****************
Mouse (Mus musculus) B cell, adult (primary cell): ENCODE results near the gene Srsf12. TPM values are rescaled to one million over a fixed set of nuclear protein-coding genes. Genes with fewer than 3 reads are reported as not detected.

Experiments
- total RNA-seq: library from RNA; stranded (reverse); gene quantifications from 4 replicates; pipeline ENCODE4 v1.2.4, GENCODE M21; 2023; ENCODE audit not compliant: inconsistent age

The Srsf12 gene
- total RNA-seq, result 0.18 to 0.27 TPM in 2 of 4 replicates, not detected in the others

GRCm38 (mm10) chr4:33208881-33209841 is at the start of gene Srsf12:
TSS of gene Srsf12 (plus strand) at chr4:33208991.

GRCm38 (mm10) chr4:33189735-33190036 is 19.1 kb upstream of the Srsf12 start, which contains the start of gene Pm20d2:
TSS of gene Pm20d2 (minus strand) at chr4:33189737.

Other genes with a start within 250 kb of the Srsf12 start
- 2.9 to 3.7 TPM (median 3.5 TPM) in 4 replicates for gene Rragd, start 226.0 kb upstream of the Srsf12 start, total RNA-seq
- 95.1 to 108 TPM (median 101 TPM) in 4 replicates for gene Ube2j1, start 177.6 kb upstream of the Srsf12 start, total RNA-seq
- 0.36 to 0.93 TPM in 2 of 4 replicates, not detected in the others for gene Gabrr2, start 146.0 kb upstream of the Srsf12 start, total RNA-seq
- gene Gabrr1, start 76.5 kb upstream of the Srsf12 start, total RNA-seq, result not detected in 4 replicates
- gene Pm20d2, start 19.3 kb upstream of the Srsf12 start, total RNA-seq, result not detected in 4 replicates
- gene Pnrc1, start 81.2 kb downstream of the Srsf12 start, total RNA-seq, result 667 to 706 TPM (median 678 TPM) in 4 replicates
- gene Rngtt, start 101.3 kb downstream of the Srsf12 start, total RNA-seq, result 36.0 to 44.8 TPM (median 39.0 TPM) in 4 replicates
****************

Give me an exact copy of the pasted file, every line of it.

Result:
Mouse (Mus musculus) B cell, adult (primary cell): ENCODE results near the gene Srsf12. TPM values are rescaled to one million over a fixed set of nuclear protein-coding genes. Genes with fewer than 3 reads are reported as not detected.

Experiments
- total RNA-seq: library from RNA; stranded (reverse); gene quantifications from 4 replicates; pipeline ENCODE4 v1.2.4, GENCODE M21; 2023; ENCODE audit not compliant: inconsistent age

The Srsf12 gene
- total RNA-seq, result 0.18 to 0.27 TPM in 2 of 4 replicates, not detected in the others

GRCm38 (mm10) chr4:33208881-33209841 is at the start of gene Srsf12:
TSS of gene Srsf12 (plus strand) at chr4:33208991.

GRCm38 (mm10) chr4:33189735-33190036 is 19.1 kb upstream of the Srsf12 start, which contains the start of gene Pm20d2:
TSS of gene Pm20d2 (minus strand) at chr4:33189737.

Other genes with a start within 250 kb of the Srsf12 start
- 2.9 to 3.7 TPM (median 3.5 TPM) in 4 replicates for gene Rragd, start 226.0 kb upstream of the Srsf12 start, total RNA-seq
- 95.1 to 108 TPM (median 101 TPM) in 4 replicates for gene Ube2j1, start 177.6 kb upstream of the Srsf12 start, total RNA-seq
- 0.36 to 0.93 TPM in 2 of 4 replicates, not detected in the others for gene Gabrr2, start 146.0 kb upstream of the Srsf12 start, total RNA-seq
- gene Gabrr1, start 76.5 kb upstream of the Srsf12 start, total RNA-seq, result not detected in 4 replicates
- gene Pm20d2, start 19.3 kb upstream of the Srsf12 start, total RNA-seq, result not detected in 4 replicates
- gene Pnrc1, start 81.2 kb downstream of the Srsf12 start, total RNA-seq, result 667 to 706 TPM (median 678 TPM) in 4 replicates
- gene Rngtt, start 101.3 kb downstream of the Srsf12 start, total RNA-seq, result 36.0 to 44.8 TPM (median 39.0 TPM) in 4 replicates